"And then the fellow next to me began his sick story. I don't even remember it, but it was bad – real bad... like ‘my neighborhood' bad. But after a few minutes, he declared that he was currently completely clean of all drugs and had been for nearly five years! Considering how deep he had been in, that was quite a shocking statement. At that point, my ears really perked up.

I looked in the mirror and saw death. Then I said the six most important words I have ever uttered. 'You don't have to do drugs.'

"'And I'll tell you how I did it,' he said. 'It may sound strange, but one day I was washing my hands in the bathroom. I splashed my face with the water and looked in the mirror. I saw death. I stared at myself for a long time and then I said the six most important words I have ever uttered. You don't have to do drugs.'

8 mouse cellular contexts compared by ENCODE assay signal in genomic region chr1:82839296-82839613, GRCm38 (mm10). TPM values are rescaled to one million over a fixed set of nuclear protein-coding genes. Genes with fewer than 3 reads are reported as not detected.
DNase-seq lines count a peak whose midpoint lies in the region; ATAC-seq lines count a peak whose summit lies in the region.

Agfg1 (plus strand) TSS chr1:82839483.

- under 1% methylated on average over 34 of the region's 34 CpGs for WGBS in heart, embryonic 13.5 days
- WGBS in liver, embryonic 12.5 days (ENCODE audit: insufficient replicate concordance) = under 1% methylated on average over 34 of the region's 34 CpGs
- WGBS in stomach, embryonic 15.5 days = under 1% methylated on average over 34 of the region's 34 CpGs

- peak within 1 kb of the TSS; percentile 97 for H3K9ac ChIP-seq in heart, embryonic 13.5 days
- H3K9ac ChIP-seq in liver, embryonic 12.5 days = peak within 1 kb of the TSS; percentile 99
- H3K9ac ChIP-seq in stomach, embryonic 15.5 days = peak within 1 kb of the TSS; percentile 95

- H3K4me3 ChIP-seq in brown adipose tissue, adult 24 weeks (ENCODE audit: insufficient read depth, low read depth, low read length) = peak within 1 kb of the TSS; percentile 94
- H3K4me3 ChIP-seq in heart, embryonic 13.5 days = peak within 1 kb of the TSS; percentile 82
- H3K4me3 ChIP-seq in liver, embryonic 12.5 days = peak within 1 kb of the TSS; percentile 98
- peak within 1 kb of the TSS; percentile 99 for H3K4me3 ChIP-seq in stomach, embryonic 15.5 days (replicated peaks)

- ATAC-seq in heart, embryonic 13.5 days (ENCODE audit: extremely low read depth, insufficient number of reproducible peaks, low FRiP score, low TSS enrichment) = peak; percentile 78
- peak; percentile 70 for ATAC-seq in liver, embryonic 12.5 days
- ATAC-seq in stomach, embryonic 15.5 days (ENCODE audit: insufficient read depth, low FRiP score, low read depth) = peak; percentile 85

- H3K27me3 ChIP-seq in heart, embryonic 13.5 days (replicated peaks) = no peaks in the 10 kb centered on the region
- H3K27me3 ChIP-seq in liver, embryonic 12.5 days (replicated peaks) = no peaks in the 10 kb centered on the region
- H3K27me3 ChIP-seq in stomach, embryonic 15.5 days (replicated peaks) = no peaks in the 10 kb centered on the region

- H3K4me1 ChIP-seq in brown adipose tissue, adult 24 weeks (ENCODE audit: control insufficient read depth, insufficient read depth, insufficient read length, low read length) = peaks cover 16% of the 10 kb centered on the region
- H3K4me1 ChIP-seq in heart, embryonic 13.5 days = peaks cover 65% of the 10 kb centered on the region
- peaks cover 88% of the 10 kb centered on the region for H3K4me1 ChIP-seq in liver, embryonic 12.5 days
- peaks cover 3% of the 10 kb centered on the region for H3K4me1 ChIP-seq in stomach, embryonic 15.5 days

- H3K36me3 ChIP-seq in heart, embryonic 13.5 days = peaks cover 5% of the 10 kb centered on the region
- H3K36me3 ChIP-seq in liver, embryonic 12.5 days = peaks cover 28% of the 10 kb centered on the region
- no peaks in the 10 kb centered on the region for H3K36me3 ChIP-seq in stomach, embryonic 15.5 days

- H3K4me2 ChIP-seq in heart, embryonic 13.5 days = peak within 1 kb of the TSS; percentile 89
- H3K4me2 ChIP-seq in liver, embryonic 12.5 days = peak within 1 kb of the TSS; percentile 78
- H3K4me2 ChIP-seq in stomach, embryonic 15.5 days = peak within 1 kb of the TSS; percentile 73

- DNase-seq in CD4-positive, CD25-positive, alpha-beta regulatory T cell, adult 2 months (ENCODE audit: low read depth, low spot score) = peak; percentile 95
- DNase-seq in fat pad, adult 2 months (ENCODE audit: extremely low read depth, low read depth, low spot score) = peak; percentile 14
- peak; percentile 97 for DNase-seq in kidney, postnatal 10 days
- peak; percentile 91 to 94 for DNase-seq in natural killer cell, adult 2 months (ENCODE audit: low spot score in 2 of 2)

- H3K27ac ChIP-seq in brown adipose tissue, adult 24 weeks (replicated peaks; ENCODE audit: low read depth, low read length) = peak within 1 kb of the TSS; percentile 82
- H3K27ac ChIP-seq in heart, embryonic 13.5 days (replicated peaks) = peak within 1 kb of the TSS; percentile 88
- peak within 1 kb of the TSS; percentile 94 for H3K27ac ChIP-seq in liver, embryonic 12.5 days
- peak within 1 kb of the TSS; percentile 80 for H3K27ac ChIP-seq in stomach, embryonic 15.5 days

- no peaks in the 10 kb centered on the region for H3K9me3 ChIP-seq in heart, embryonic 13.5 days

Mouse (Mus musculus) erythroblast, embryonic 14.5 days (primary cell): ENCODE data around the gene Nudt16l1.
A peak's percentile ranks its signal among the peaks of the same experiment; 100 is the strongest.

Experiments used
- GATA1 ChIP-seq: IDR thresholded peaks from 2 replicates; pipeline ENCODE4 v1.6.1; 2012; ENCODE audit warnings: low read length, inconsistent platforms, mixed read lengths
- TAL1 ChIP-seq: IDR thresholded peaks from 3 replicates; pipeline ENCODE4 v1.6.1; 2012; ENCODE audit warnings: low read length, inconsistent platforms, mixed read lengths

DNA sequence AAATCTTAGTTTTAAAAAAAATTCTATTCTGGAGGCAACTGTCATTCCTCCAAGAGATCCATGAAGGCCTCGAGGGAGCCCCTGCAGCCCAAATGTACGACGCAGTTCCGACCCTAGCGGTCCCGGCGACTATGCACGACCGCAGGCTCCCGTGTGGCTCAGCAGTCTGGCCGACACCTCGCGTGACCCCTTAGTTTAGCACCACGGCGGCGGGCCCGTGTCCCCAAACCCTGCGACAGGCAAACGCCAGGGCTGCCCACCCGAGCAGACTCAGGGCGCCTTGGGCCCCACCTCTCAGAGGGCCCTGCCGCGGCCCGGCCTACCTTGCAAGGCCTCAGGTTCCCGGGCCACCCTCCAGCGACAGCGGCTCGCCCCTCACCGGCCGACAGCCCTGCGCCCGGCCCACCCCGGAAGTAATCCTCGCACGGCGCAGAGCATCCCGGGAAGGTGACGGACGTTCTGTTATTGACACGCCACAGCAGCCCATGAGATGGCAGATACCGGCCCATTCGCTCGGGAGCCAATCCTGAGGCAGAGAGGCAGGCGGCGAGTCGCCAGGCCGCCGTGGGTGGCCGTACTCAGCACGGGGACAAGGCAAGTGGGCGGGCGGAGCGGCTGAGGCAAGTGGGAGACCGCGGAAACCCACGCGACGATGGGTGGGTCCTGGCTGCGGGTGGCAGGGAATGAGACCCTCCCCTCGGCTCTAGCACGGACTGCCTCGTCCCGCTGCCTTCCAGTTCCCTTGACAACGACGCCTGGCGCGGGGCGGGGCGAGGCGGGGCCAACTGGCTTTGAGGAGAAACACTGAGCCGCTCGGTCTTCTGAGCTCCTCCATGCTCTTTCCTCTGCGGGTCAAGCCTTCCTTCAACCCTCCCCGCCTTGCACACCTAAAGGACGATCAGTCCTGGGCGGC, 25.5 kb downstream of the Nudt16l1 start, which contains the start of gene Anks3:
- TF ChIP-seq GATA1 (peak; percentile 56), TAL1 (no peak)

"And with that, the man sat down. That was it. I remember feeling numb. You don't have to do drugs. The meeting ended soon thereafter. I walked all the way home repeating those half-witted, yet oddly magical words over and over. You don't have to do drugs.

"Believe it or not, it was an option that I had never considered. So immersed was I in this dreaded disease that I couldn't even fathom anything else. Not doing drugs was, I guess, like not breathing. It just couldn't be done. But when this guy, who was as deeply into it as I was, said those words – he bowled me over like a locomotive.

"I walked in the door, gathered my brave family, and announced in a very loud voice, 'I DON'T HAVE TO DO DRUGS.' They probably snickered in total disbelief, but I have not inhaled, injected, snorted, or swallowed a narcotic since that day. You probably don't really understand what I have just told you, but that is my story."